- Interactive map: Fires burn in SoCal
- Photos: August wildfires near L.A.
- Related: Firefighters battle harrowing conditions
- Related: Fires raise questions on home insurance
- Link: Incident Information System
- Link: County of Los Angeles Fire Department
"This is one of the huge fires where we're looking at hundreds of square miles. The traveling distance for the crews are hours not minutes so we're able to shave off about an hour driving time for the fire crews by moving down here," saud Capt. Mark Whaling of the L.A. County Fire Department.
The command staff and crews remain in Irwindale for the duration of the fire, which is expected to be fully contained by Sept. 15.
The 160,357-acre fire continues to push east along the San Gabriel Mountains. About 4,500 firefighters were still battling the blaze.
The Station Fire is the largest fire in L.A. County history, with a price tag of nearly $60 million to fight it.
There were controlled burns planned on Monday, but a flare-up in the San Gabriel Mountains changed those plans.
Firefighters were once again hampered by high winds on Mount Wilson Tuesday. They had planned to set backfires around the historic observatory and antenna farm, along with the Cogswell Reservoir area, to destroy some of the dry vegetation that has been feeding the blaze, but the plans were scrubbed again due to poor weather conditions.
"We weren't able to do that today, the conditions weren't right again today. This is the third or fourth day in a row we haven't been able to do it. The fire is a little more active on the northeast corner, that's where a lot of our activities are going on," said Whaling.
Fire officials said they will try again to set backfires near Mount Wilson on Wednesday. They warned that residents in the foothills above the San Gabriel Valley could see heavy smoke and some flames because of the backfires.
Meanwhile, the primates at the Wildlife Waystation in Tujunga Canyon returned home Tuesday. On the backs of flatbed trucks, 10 chimpanzees made a safe return to their home in the Angeles National Forest.
It's been almost two weeks since the bears, lions, chimps and other exotic animals were evacuated from the Wildlife Waystation. The fire threatened to destroy the facility that was cofounded by Martine Colette.
"The evacuation was an extreme, stressful, fast, hazardous circumstance. The recovery is much better, but it's a much longer, very, very costly process," said Colette.
The Los Angeles County Department of Public Health has issued a boil water order for evacuees returning home.
The southern portion of the Angeles National Forest is closed until further notice. The closure will affect the use of all national forest recreational facilities, roads and hiking trails.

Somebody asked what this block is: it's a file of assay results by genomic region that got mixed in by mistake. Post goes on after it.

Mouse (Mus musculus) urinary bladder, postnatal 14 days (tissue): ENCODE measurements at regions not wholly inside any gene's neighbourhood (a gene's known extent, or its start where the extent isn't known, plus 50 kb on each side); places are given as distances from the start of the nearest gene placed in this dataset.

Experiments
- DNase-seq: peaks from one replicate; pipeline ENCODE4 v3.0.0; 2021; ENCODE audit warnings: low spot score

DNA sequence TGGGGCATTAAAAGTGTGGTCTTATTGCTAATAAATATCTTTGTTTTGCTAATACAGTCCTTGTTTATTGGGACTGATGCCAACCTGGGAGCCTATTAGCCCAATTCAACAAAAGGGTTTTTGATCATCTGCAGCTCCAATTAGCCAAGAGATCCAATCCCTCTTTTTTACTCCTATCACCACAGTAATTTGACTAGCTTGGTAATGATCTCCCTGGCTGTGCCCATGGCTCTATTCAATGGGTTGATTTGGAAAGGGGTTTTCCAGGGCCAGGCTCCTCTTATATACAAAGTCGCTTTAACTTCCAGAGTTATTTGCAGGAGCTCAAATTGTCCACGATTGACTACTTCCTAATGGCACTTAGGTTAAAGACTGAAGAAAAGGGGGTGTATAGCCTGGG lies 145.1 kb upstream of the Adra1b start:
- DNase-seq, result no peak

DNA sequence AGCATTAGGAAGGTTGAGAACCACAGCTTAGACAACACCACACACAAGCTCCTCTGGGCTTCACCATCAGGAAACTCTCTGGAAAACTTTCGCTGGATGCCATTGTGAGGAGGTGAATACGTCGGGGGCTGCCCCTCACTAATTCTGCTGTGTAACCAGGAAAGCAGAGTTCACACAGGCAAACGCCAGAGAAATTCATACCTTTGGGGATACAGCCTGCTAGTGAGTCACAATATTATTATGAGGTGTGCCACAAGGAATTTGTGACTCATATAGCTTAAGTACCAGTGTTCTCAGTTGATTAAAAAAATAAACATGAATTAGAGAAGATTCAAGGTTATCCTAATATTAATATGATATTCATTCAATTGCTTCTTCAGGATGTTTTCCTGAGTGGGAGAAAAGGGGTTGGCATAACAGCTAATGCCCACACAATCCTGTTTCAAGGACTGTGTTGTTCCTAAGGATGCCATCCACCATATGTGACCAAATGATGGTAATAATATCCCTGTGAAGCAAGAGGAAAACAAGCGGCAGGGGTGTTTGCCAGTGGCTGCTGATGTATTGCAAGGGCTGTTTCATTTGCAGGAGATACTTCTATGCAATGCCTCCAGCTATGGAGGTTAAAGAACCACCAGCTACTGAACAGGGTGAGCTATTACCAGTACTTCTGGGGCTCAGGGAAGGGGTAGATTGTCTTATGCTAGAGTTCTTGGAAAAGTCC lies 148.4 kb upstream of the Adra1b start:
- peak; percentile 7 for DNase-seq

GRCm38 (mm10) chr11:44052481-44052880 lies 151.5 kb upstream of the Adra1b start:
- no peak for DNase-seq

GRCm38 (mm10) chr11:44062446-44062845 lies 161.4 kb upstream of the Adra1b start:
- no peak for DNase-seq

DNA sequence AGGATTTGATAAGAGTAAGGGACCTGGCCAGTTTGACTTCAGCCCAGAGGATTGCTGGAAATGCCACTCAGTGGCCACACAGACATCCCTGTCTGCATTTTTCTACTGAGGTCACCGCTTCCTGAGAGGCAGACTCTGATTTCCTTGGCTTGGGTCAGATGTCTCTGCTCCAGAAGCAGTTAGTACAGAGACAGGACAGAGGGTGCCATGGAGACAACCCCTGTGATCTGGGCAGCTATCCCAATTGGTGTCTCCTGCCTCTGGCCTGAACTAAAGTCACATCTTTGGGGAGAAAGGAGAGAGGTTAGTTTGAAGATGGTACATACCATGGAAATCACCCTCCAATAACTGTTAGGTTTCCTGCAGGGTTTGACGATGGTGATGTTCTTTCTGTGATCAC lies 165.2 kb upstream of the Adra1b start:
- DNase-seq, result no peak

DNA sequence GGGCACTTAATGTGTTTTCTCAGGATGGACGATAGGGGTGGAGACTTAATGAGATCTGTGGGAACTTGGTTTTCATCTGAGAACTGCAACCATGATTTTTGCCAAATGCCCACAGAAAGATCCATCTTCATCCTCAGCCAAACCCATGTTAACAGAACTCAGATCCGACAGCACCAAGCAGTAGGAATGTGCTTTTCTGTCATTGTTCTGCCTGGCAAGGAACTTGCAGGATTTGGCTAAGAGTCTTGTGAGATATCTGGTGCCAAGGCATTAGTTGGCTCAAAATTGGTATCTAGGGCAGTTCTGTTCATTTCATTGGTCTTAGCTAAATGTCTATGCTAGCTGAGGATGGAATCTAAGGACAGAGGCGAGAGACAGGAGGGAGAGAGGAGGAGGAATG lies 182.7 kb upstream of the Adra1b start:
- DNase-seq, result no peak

The closure area consists of all National Forest System lands within the Angeles National Forest south and east of State Route 14 and State Route 138.
According to the U.S. Forest Service, it is just too dangerous to allow visitors to roam around or set up camp in these areas.
"We just want to keep people out of that area, keep them safe," said Nathan Judy of the U.S. Forest Service. "We have trees that are standing that might be dead and can fall over, a rock fall out that could roll down and fall on top of people so we don't want to open those areas until it's safe to do so. The guard rail is gone so until we get that guard rail put back in, we don't want to insert people in there."
If you are caught in a closed-off area, you can be cited and face a fine of up to $5,000 and six months in jail.
Investigators say the fire was deliberately set in an area near the Angeles Crest Highway.
The arsonist could face murder charges after two firefighters were killed. Capt. Ted Hall and firefighter Arnie Quinones both died Aug. 30 when their vehicle went over the side of a steep mountain road. Investigators said the vehicle was airlifted off a mountain Monday and taken to a secure location for analysis.
Ten firefighters have also been injured in the fire fight.
Authorities are asking for the public's help to find the person or persons responsible for starting the Station Fire. Anyone with information is asked to call L.A. County Sheriff's homicide detectives at (323) 890-5500.
The governor has authorized a $100,000 reward for information leading to the arrest of the arsonist. L.A. County has also approved a $50,000 reward for information leading to the conviction of the arsonist.
A public memorial is set up for the firefighters on Sept.12 at Dodgers Stadium.
People wishing to donate money to help the families of the two fatally injured firefighters can send donations to:
Memorial fund at the F&A Credit Union
P.O. Box 30831
Los Angeles, CA 90030-9972
The Station Fire broke out Aug. 26 at mile marker 29. The heavy brush and low humidity caused the fire to spread rapidly.
- Santa Anita Canyon Rd. to Chantry Flats
- Aliso Canyon Rd at Angeles Forest Hwy
- Big Tujunga Rd at Angeles Forest Hwy
- Big Rock Creek Rd at Big Pines Rd
- Hwy 39 between San Gabriel Canyon Rd and East Fork Rd
- Soledad Canyon Rd at Indian Canyon. Trail Head
- Angeles Crest Hwy. between Big Pines Hwy. and mile marker 26.7 north of Altadena
- Big Pines at SR-2 (Antelope Valley)
- Cheney Trail at Angeles National Forest gate (Loma Alta)
- Little Rock Reservior Gate
- Big Tujunga Cyn. and Mt Gleason